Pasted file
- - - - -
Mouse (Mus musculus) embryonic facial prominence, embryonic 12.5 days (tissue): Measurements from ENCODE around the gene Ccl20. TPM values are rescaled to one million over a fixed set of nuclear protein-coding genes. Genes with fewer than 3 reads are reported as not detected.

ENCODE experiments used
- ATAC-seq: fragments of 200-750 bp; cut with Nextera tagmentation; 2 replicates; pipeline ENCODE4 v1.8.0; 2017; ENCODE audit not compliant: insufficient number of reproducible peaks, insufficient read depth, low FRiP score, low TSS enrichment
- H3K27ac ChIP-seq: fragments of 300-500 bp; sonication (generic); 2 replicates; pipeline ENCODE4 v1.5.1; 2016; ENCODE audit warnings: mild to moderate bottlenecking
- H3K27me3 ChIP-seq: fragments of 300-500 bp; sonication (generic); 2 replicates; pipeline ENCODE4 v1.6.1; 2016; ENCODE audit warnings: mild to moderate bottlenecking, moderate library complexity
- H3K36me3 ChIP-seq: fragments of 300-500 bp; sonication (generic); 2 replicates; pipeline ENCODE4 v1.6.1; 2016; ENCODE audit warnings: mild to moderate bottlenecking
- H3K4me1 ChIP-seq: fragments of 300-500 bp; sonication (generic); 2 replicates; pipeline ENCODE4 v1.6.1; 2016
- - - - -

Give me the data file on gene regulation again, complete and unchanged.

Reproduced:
Mouse (Mus musculus) embryonic facial prominence, embryonic 12.5 days (tissue): Measurements from ENCODE around the gene Ccl20. TPM values are rescaled to one million over a fixed set of nuclear protein-coding genes. Genes with fewer than 3 reads are reported as not detected.

ENCODE experiments used
- ATAC-seq: fragments of 200-750 bp; cut with Nextera tagmentation; 2 replicates; pipeline ENCODE4 v1.8.0; 2017; ENCODE audit not compliant: insufficient number of reproducible peaks, insufficient read depth, low FRiP score, low TSS enrichment
- H3K27ac ChIP-seq: fragments of 300-500 bp; sonication (generic); 2 replicates; pipeline ENCODE4 v1.5.1; 2016; ENCODE audit warnings: mild to moderate bottlenecking
- H3K27me3 ChIP-seq: fragments of 300-500 bp; sonication (generic); 2 replicates; pipeline ENCODE4 v1.6.1; 2016; ENCODE audit warnings: mild to moderate bottlenecking, moderate library complexity
- H3K36me3 ChIP-seq: fragments of 300-500 bp; sonication (generic); 2 replicates; pipeline ENCODE4 v1.6.1; 2016; ENCODE audit warnings: mild to moderate bottlenecking
- H3K4me1 ChIP-seq: fragments of 300-500 bp; sonication (generic); 2 replicates; pipeline ENCODE4 v1.6.1; 2016